‘Last threshold to get back to normality’ – French cafés and restaurants prepare to fully reopen

As France's bars, cafés and restaurants prepare to fully reopen, some proprietors are delighted to be returning to a sense of normality, while others worry about the new requirements such as QR codes to record customer details, as Eve Hebron found out.

'Last threshold to get back to normality' - French cafés and restaurants prepare to fully reopen
Cafes, restaurants and bars can fully reopen on Wednesday. Photo: Bertrand Guay/AFP

Stage 3 of France’s reopening on Wednesday brings several big changes for the country’s embattled hospitality industry – cafés, bars and restaurants can reopen their indoor spaces for the first time since October 2020 and the curfew moves back to 11pm, ensuring a more usual nighttime trade.

Just off Arts and Métiers, on Rue des Gravilliers, sits Cafe L’Attirail. Pre-Cvoid, this bar was jam packed with students and young people in search of a cheap pint and the establishment’s famous garlic potatoes which are always offered free along with a drink purchase.

“11pm will be much better …  9pm is difficult because that’s the time people are experiencing their peak enjoyment, so to cut it short is a shame,” says the bar’s owner.

“It’s better than it was before, but people finish work and have to rush to have a drink before 9pm … 11pm will be much better and will make people’s lives less stressful,” says Karim, one of the brothers who co-own Le Village, a popular bar in Paris’ 18th arrondissement.

READ ALSO Bars, curfew and travel – what changes in France on Wednesday 

With many of Paris’ bars and restaurants focused upon evening hospitality, many didn’t reopen on the first allowed date of May 19th.

For many, opening up until 9pm simply wasn’t worth it and limited space on terraces as well as rollercoaster weather forecasts meant the risk was too high.

A waiter poses in front of the terrace of his café in Paris ahead of the reopening. Photo by Lucas BARIOULET / AFP

New rules

From Wednesday, cafés will be able to operate 100 percent of their outside space, as well as 50 percent of their indoor space, although tables will still be limited to six people and bar service banned.

In addition to these restrictions, owners are now required to collect customer details so that they can be traced in the case of a Covid outbreak.

Most have taken up the government’s offer of a QR code that can be scanned with a smartphone to collect details from each customer, but plenty also have a pen-and-paper option for people who prefer the old-fashioned way.

READ ALSO QR codes and sign-ins – how France’s reopened restaurants will keep track of customers

Details are only required from customers eating or drinking inside, it is not obligatory for on the outdoor terraces.

At Bistrot Marguerite, just off Paris’ Hotel de Ville, there’s a sign prompting people to download the government’s TousAntiCovid app in order to be able to scan these codes.

“We’ve put out all the resources, but it’s whether the customer is willing to download the app or record their details on the notepad. That’s something the government can’t force customers to do,” says waiter Thomas.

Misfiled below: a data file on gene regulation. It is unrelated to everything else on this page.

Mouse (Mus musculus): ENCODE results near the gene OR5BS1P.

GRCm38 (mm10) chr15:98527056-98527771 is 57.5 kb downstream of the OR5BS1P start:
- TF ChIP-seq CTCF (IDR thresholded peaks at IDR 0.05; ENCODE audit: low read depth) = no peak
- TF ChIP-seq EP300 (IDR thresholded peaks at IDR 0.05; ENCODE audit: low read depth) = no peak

I don’t have a smartphone’

Jules, a graphic designer, sits on the terrace with friends for a post-work pint.

“It seems like people are assuming customers won’t check-in with the QR code, but I think myself and my friends would if we were all going for a meal.

“It might be different if it was just drinks because there’s less formality, but we’d probably sit on a terrace [where QR check-in codes are not obligatory] for a drink anyway.”

Annette, a retired teacher who lives in the 4th arrondissement, is enjoying a coffee in the sunshine at the Bistrot.

“I don’t have a smartphone” she says, “and even if I did, I’m not sure I’d download the application in order to scan the code … it seems like a lot of effort to have a coffee inside on a rainy day”.

Madeline and Juliette, aged 17 and 18, are also sat on the terrace enjoying a cold drink whilst completing their homework.

“I don’t see the problem … the government has said they won’t be collecting data from a person when that person scans the QR code. If it means a fast and easy way of keeping track and control of potential cases, people should realise it’s important” says Madeline.

Juliette agrees: “If the café or restaurant has gone to the effort of making somewhere safe, customers should respect that and obey the rules”.

QR codes will not apply to customers sitting outside. Photo by Bertrand GUAY / AFP

‘Tourists won’t want to bother with all this’

The QR codes can only be scanned with the French Covid-tracking app TousAntiCovid. Although the app is available for non-French phones, establishments that cater for tourists worry that explaining all this will be complicated and difficult.

At Le Départ Saint Michel, close to Notre-Dame and usually popular with tourists, waiter Antoine is concerned.

“In the summer, this place is so busy throughout the day and even into the night” he says, “we have people from all over the world visiting, and with the borders opening up to tourists soon, it will be really difficult to keep track of … especially with so many language barriers [amongst tourists].

“They will have been on holiday for the first time in a long time, it’s doubtful they will want to have to worry about such things.”

Terrace only

And some owners have decided that reopening interiors is just too difficult – especially since the city of Paris has announced that the temporary expansion of terraces can become permanent.

Petit Pache, a natural wine bar in the 11th arrondissement, won’t be opening up the interior.

“The inside is too small for social distancing … and we’ve put all our interior furniture outside on the terrace so now there’s nothing left for the inside” says Maxence, who co-owns the bar with Elodie.

“We decided to capitalise on the terrace as it’s summer.”

Charlotte is the co-owner of Chinoiseries, a Chinese cuisine take-out business and a cook at Echo, a popular restaurant in the 2nd arrondissement.

“I wouldn’t be surprised if smaller restaurants or those that have been open already take a bit of a hit as their customers spread out to these newly opened places,” says Charlotte.  

“But I definitely think there will be a boom within the industry and I’ll be prepping for busier services. Also, many restaurants, especially higher end ones, have been shut since the second lockdown so I imagine people will be rushing to those.